Photography by Dennie Ramon

Foodie Quotes #40

“I come from a family where gravy is considered a beverage.”
– Erma Bombeck


Fun Food Facts #23

Fun Food Facts #23:


  • Cilantro may be useful to treat urinary tract infections
  • Both the leaves and seeds aid digestion, relieve intestinal gas, pain and distention
  • They also treat nausea, soothe inflammation, rheumatic pain, headaches, coughs and mental stress
  • Cilantro is a member of the carrot family


Facts provided by: www.mercola.com

How To Make A Food Blog (via Wonder Tripper)

Nowadays in Indonesia especially Jakarta becoming a blogger is a phenomena amongst Gen Y where we all very connected through our social media. Building friendship through interactions – likes, comments – on the social media profile. Then continue to develop more through meetup. From travel, food, technology, to fashion, it seems these bloggers have what it takes to talk about the subject. One industry that has the interest of locals is the Culinary industry. New restaurants or cafe are opening in town, and this balance out with places force to shut their business due to increasing competition.

Here, I would like to share views from Ruby the man behind Wanderbites, Culinary Bonanza by Ellyna the lady famous for its striking red hair, and Rian Farisa from The Gastronomy Aficionado. After Q&A section with these bloggers, I believe they have what it takes on how to build and sustain a food blog in these crowded market.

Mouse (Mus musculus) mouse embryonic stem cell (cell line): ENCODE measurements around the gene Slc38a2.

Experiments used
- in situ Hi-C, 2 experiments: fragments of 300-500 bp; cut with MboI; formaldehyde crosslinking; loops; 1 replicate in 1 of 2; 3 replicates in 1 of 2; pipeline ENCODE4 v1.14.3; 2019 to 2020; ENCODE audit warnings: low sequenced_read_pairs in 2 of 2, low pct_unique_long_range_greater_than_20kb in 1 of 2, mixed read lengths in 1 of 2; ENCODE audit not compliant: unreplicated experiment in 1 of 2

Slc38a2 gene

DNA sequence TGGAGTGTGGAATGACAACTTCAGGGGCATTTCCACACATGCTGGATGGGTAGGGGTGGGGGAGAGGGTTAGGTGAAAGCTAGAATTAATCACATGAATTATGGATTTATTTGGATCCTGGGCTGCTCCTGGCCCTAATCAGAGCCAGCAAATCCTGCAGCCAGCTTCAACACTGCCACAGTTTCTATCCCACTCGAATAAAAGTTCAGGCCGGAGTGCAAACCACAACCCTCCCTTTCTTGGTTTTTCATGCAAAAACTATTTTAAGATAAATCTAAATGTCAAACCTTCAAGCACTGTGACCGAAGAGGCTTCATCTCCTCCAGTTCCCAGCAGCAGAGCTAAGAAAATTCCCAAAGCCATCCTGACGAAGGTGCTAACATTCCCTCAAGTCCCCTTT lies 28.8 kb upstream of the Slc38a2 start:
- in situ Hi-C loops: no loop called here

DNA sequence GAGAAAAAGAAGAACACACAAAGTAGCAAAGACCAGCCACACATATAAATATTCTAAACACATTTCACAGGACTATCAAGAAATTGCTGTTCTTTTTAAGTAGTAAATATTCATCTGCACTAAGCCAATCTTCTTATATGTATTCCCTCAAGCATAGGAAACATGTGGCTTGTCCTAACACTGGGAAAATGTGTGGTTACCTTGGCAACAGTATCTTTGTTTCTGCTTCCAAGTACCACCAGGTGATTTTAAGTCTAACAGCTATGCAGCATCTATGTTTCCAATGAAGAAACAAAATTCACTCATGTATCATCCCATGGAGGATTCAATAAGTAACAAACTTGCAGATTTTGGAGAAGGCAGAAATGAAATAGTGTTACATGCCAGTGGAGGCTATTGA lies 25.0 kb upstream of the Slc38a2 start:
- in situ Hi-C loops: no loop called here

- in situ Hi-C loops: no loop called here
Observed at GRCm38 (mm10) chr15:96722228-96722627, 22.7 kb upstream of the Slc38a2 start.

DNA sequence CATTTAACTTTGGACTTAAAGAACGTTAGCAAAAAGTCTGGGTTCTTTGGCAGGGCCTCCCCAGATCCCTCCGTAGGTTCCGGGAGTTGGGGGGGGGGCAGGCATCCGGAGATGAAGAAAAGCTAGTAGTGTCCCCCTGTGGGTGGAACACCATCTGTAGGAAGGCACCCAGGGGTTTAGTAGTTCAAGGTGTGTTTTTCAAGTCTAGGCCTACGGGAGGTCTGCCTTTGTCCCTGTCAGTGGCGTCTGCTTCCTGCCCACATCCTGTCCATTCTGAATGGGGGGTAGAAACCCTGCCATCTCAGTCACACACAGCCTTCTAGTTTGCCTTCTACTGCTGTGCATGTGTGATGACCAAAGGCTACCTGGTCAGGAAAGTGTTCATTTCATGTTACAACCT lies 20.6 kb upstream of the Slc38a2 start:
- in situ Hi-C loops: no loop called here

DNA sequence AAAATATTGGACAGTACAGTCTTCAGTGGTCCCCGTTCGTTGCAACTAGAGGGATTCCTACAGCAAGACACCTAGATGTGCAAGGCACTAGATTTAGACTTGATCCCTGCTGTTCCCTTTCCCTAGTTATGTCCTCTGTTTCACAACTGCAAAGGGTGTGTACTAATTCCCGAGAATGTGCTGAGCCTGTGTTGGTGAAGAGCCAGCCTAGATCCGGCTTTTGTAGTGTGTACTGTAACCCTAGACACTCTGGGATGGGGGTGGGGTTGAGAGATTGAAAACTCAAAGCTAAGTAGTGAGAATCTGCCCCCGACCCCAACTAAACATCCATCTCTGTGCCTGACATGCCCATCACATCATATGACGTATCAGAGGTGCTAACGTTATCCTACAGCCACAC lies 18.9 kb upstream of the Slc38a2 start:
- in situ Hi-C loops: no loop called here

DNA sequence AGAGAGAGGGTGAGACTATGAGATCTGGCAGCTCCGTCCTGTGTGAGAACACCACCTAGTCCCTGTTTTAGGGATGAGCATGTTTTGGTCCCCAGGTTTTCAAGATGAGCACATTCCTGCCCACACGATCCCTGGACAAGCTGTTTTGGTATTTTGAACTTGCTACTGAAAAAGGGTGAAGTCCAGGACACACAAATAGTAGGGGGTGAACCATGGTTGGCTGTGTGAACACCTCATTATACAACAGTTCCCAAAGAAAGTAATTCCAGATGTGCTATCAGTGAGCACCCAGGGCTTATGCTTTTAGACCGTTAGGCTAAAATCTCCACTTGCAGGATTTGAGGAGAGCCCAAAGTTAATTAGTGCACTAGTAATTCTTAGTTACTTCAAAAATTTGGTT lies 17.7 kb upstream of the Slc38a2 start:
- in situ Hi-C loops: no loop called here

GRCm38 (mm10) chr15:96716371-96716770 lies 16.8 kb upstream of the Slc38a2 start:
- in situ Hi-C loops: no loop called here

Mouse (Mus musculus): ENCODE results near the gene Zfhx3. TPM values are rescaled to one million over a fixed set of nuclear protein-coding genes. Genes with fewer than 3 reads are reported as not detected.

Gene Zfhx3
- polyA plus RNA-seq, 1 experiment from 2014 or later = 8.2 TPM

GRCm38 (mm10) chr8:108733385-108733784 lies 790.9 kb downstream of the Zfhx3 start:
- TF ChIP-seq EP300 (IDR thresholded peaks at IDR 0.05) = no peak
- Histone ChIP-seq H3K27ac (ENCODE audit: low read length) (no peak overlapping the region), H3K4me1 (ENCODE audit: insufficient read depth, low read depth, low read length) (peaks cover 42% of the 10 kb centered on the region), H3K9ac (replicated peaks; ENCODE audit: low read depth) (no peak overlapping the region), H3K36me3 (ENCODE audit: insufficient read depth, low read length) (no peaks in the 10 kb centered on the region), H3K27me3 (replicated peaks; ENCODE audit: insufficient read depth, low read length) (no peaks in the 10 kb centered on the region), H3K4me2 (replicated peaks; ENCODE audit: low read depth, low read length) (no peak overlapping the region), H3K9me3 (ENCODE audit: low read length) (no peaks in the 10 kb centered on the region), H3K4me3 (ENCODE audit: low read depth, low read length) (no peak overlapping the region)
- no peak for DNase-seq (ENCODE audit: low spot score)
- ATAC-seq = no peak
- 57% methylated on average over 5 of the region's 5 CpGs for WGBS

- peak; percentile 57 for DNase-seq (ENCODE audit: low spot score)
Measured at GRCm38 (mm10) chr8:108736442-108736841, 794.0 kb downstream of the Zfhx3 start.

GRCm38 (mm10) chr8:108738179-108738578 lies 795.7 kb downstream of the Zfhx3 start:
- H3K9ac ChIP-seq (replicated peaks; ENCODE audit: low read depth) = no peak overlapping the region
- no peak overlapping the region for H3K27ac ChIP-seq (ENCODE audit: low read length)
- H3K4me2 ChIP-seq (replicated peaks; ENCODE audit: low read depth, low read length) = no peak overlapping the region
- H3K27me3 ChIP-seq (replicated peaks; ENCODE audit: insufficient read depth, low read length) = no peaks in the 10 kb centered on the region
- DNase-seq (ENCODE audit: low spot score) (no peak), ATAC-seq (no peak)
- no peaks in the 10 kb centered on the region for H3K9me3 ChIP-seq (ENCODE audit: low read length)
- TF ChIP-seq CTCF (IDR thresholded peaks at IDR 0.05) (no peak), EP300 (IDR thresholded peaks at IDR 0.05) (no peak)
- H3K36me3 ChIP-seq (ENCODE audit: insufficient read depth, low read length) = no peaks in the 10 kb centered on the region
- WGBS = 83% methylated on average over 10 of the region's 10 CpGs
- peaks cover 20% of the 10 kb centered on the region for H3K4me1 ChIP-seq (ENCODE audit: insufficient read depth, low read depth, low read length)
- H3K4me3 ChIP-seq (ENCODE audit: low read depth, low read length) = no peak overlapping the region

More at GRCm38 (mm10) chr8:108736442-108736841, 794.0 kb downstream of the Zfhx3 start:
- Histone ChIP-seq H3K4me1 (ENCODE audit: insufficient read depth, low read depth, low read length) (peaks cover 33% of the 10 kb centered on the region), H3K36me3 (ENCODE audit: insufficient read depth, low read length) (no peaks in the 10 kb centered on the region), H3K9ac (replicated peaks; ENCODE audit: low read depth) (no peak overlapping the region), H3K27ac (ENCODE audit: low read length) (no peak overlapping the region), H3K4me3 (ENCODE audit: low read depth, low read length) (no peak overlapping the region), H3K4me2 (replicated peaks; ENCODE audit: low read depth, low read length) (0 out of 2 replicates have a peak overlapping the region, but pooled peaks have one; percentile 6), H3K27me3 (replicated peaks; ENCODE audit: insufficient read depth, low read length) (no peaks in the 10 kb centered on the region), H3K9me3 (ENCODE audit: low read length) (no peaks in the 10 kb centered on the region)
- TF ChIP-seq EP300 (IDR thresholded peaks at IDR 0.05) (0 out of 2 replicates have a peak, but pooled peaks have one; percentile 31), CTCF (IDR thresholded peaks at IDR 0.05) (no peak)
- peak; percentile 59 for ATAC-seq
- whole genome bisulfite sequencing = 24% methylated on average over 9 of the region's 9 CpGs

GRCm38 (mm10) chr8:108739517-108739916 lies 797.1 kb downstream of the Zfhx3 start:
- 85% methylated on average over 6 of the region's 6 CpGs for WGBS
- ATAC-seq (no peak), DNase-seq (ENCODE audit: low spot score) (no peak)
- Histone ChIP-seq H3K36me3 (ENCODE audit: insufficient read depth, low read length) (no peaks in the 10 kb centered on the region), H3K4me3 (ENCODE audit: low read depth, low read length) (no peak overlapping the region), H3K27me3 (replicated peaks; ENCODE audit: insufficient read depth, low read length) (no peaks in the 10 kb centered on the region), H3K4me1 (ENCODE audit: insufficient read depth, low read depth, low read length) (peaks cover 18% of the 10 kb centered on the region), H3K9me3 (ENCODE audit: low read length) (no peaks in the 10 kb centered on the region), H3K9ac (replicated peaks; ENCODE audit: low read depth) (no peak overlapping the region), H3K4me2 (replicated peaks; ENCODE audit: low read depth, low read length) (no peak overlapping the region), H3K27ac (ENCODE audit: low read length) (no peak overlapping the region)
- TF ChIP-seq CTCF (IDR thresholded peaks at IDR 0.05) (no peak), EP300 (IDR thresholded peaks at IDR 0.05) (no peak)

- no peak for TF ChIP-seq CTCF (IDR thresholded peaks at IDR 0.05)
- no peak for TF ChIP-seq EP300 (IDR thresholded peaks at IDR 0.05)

What makes you choose to be a food blogger?

Ruby (R): I never choose to be a food blogger. I only follow my passion, which are photography, writing, and eating. People who give me label, as a “food blogger” is not me.

Ellyna (E):It came from my love of food and trying new places to eat.

Rian Farisa (RF): Because I love to eat. You can see from my tummy ☺. Well, when I learn and implement my English skill, of course the higher my skill the most part that will utilize are writing and/or conversation. As the opportunity to use English daily is very limited hence I decided to write. The easiest method and free method in 2009 was through blogging. To be honest, when Friendster is the go-to social media, I tried several time to blog through that platform. However, in 2009 I decided to commit blogging via WordPress and this is continue until now.

How to choose your blog topic?

R: I always look what’s the story behind this place. When a reader stumble and read my blog, they must know there is restaurant review and street food column. Both of them are equally important to me whether it’s from Indonesia or abroad. By looking at both side – street food and restaurant – we would gain comprehensive knowledge on the culinary industry of the country.